5. The plaintiff contends that the only misrepresentation made was that the car was a 1949 model, but the defendant claims that no physical difference was shown between the 1948 and 1949 Hudson automobiles. The evidence showed that the Hudson cars made until late in the year 1948 had serial numbers beginning with "48", and those made after that time had numbers beginning with "49". The bill of sale stated that the car was a 1949 model, and the serial number entered therein began with number "48", but the plaintiff did not know that the serial number indicated the year model, and it was shown that the defendant did know this fact.
While there may have been no difference in the features of the 1949 and 1948 Hudson cars, there may nevertheless have been a difference in their market value. "In an action for fraud in a sale of personalty, where the plaintiff elects to affirm the sale, the measure of damages is the difference between the actual value at the time of delivery and what would have been the value if the representation of the seller had been true." Haynes v. Elberton Motors, 57 Ga. App. 247 (1) ( 194 S.E. 884), and citations.
The parties both testified that the price of the car sold as a 1949 model was $2750, on January 4, 1949. The plaintiff's testimony as to the value of a 1948 or series 482 Hudson Commodore Six, which he got was as follows: "I first learned that I did not buy a 1949 Hudson when I tried to trade it in for a 1950 in Tallahassee, Florida, the latter part of May, 1950. . . I tried to trade this automobile at various places, at Tallahassee, also at Albany, and also Waycross. The 1948 model Hudson is of less value than the 1949 model. The trade-in values that they were offering would have been less than for the 1949 Hudson, about $350 to $500 less. My statement regarding the difference in the values of the Hudsons is based on what they offered me. If I got ready to trade it I know that all I'd get would be a 1948 value. They told me what they would offer me for it, that all I can get for it is 1948 value. . . I don't know of my own knowledge the difference in the value that I got and the new one on the floor that I didn't get. I understand that both of them on the floor were new cars."
The defendant's testimony with regard to the value of the car sold to the plaintiff was, in part, as follows: "I had another car on the floor [at the time of the sale in question]. I am not sure whether it was a 490 or a 480 series. It was the same type car, a new Hudson. The Hudson changed the serial number at various and sundry times, and they didn't change the outward appearance of the car, made no physical change in the car whatever. . . I can't explain why the NADA book shows the average price 48 series 482 Commodore Hudson automobile $1545 and average 49 series model, beginning 495 Commodore Six as $1745. It is the idea of the book publishers and their figures and I can't explain why they said there was any difference, except it was a car built in 1948 or 1949, a car that I bought last year, or rather a 1949 that I bought early in 1949, a 1949 that I bought in the latter part of 1949, one would naturally be worth more than the other because of wear and tear.
Ordinarily, there is a difference in the value of two cars with different year models. . . When a new model car comes out the dealer must take a discount on the older model."
The evidence shows that there was some difference in the market value of a new series 482 and of a new series 492 Hudson automobile, that is, in the value of a 1948 model and of a 1949 model, on January 4, 1949. The plaintiff testified that, when he undertook to trade his car in for a 1950 model, he was informed and discovered that his Hudson car was a 1948 instead of a 1949 model, and that the difference in the value of a 1948 and a 1949 model Hudson car of the type that he owned was $350 to $500. Under the evidence, the jury was authorized to find that the defendant sold the automobile in question to the plaintiff as a 1949 model and so represented it to the plaintiff at the time of the sale, when he knew, or as a Hudson dealer should have known, that it was a 1948 model, and that by such wilful misrepresentation the plaintiff was induced to trade for the car and was thereby deceived and defrauded, the plaintiff not knowing the model of the car for which he traded, but relying on the representation of the defendant as to same.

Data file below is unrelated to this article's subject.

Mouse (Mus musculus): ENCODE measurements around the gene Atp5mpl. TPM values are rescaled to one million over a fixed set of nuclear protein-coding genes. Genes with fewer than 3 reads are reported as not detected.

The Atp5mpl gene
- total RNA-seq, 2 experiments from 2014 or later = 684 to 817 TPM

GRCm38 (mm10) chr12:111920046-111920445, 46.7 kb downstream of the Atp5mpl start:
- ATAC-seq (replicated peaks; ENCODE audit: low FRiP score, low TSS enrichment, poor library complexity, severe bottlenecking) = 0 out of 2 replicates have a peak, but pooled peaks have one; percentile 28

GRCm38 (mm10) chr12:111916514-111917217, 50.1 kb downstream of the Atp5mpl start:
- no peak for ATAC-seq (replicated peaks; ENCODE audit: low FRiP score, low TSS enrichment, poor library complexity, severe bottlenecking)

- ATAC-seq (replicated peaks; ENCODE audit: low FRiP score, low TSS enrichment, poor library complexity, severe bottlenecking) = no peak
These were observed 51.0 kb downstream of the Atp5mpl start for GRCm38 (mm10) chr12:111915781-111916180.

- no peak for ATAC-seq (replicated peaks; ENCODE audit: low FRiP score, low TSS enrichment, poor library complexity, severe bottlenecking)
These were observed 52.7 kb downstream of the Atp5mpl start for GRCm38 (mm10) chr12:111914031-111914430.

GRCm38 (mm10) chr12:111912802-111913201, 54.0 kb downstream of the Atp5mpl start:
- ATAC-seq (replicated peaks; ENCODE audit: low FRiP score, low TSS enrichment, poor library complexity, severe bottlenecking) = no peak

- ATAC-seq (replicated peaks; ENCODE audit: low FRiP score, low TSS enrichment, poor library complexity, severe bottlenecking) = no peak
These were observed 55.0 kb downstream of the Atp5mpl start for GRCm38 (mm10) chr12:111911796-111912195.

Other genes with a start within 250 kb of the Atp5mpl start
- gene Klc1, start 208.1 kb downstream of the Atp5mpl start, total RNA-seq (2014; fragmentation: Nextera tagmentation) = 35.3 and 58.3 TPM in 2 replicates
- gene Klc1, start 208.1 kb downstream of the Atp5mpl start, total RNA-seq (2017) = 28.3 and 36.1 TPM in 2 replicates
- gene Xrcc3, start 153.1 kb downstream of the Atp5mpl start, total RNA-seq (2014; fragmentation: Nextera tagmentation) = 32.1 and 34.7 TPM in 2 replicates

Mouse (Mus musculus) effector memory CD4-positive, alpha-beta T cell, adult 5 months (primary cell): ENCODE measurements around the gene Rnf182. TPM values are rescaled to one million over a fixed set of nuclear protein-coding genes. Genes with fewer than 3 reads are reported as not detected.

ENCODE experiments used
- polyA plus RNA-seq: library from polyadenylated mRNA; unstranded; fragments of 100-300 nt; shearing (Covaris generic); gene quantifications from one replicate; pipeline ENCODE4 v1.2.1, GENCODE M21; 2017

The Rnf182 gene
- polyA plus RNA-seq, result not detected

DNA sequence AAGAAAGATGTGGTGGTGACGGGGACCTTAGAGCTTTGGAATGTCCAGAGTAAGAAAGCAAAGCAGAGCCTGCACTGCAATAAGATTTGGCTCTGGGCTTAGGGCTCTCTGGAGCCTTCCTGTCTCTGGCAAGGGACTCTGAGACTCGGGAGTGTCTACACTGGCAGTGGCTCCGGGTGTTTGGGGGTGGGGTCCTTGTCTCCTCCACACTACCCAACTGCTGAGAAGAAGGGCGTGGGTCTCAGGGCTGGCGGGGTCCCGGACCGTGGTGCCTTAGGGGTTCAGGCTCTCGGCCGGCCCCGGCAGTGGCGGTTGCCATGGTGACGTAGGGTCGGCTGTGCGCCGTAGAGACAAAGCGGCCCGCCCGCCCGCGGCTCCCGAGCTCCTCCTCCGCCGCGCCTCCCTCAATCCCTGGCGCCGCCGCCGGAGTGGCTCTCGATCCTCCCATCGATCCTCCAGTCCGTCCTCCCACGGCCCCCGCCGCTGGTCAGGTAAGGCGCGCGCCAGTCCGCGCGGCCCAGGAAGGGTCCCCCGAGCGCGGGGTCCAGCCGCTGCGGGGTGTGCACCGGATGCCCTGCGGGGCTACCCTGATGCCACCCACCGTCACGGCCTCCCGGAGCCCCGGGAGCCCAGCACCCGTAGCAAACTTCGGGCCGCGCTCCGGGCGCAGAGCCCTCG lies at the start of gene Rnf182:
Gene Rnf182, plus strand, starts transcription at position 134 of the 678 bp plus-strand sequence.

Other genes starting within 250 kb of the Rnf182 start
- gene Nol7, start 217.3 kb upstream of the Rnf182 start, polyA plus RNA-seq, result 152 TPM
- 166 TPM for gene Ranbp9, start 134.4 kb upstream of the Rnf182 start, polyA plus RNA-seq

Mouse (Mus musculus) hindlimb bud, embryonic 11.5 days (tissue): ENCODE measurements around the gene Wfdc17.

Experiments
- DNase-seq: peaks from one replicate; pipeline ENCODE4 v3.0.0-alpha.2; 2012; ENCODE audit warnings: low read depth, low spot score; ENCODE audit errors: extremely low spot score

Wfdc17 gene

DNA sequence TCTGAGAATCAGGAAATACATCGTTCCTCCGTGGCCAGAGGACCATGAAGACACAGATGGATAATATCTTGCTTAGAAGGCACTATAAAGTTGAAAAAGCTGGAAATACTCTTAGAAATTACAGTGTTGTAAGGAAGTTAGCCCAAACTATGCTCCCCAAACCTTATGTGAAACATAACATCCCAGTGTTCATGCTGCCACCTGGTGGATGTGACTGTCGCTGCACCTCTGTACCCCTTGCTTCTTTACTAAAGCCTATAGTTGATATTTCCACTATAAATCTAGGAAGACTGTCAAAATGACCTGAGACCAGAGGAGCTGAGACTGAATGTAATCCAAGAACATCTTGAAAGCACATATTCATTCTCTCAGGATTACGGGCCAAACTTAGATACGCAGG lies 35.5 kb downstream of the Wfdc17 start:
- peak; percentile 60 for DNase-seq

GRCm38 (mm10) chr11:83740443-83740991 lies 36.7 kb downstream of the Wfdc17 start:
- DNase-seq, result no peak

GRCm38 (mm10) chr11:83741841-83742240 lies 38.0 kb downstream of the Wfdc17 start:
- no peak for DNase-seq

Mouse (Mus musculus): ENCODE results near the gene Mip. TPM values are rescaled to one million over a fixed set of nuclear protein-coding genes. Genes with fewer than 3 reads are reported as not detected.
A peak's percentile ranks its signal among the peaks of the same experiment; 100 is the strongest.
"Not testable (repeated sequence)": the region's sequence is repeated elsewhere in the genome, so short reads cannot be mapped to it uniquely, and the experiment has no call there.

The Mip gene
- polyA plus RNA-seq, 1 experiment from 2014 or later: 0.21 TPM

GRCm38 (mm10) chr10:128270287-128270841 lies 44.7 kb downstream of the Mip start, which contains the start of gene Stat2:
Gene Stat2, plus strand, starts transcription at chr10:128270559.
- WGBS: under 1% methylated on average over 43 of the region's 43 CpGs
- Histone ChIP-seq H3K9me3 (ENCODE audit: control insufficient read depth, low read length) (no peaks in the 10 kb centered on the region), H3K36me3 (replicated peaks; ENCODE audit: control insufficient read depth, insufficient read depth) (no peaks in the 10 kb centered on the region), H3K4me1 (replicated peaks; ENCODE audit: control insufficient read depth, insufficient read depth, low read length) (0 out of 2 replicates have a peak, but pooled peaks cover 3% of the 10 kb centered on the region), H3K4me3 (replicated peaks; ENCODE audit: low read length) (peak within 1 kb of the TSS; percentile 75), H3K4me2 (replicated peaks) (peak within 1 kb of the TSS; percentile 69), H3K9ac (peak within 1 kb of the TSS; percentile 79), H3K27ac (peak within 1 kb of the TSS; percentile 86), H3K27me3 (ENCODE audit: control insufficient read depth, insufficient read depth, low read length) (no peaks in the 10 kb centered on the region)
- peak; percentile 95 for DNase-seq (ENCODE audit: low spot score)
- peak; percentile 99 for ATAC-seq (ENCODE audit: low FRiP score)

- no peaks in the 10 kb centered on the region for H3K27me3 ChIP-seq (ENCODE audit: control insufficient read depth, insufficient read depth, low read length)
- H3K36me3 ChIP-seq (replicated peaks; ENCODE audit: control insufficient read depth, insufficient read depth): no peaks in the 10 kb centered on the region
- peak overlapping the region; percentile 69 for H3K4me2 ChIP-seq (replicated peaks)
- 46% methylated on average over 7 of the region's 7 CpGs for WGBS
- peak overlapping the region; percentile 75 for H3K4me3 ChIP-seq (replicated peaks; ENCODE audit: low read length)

The plaintiff sued for $350 actual damages and $1000 punitive damages. Under the evidence, the verdict of the jury for $1000 was authorized.
Pursuant to the act of 1945 (Ga. L. 1945, p. 232; Code Ann. Supp., § 24-3501), requiring that the full court consider any case in which one of the judges of a division may dissent, this case was considered and decided by the court as a whole.
Judgment affirmed. Gardner, P.J., Townsend, Worrill, and Carlisle, JJ., concur. Felton, J., dissents.
I dissent from the judgment of affirmance for two reasons. I think that the charge complained of in ground six was a plain expression of opinion by the court to the effect that the plaintiff relied upon the representation of the defendant that the automobile was a 1949 model, and that a new trial should be granted for that reason. The court was at the time referring to a contention of the plaintiff as to an item of damage. He was not discussing the contention of the plaintiff that he relied on the representations of the defendant, and I therefore cannot see how the jury could have interpreted the words otherwise than as an expression of the court's opinion. Second, I do not think that the plaintiff made out a case for damages. He traded in his 1949 Ford on the new Hudson and was allowed $2100 for it. There is no evidence that he was not allowed more for his car than he would probably have been allowed on a 1949 model Hudson or any other new car for which he might have traded. If he was allowed $350 more for his car than he could have obtained elsewhere, or $350 more than its market value, he was not damaged. There was no evidence as to the trade-in or market value of the plaintiff's 1949 Ford.